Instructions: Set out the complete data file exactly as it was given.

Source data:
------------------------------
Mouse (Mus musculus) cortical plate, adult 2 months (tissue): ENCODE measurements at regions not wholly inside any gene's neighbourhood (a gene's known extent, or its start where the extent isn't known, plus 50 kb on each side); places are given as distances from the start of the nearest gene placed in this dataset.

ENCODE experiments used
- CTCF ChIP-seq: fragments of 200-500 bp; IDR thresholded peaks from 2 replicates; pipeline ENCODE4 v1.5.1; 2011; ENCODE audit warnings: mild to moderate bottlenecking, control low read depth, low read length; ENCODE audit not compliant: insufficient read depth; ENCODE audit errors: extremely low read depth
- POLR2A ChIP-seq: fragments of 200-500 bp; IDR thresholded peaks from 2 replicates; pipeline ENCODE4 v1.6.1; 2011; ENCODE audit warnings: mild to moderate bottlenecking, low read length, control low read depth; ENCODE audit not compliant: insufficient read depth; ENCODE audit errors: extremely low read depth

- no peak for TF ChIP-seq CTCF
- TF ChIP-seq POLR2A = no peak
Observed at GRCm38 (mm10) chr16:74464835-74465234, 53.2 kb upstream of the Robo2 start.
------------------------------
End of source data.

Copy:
Mouse (Mus musculus) cortical plate, adult 2 months (tissue): ENCODE measurements at regions not wholly inside any gene's neighbourhood (a gene's known extent, or its start where the extent isn't known, plus 50 kb on each side); places are given as distances from the start of the nearest gene placed in this dataset.

ENCODE experiments used
- CTCF ChIP-seq: fragments of 200-500 bp; IDR thresholded peaks from 2 replicates; pipeline ENCODE4 v1.5.1; 2011; ENCODE audit warnings: mild to moderate bottlenecking, control low read depth, low read length; ENCODE audit not compliant: insufficient read depth; ENCODE audit errors: extremely low read depth
- POLR2A ChIP-seq: fragments of 200-500 bp; IDR thresholded peaks from 2 replicates; pipeline ENCODE4 v1.6.1; 2011; ENCODE audit warnings: mild to moderate bottlenecking, low read length, control low read depth; ENCODE audit not compliant: insufficient read depth; ENCODE audit errors: extremely low read depth

- no peak for TF ChIP-seq CTCF
- TF ChIP-seq POLR2A = no peak
Observed at GRCm38 (mm10) chr16:74464835-74465234, 53.2 kb upstream of the Robo2 start.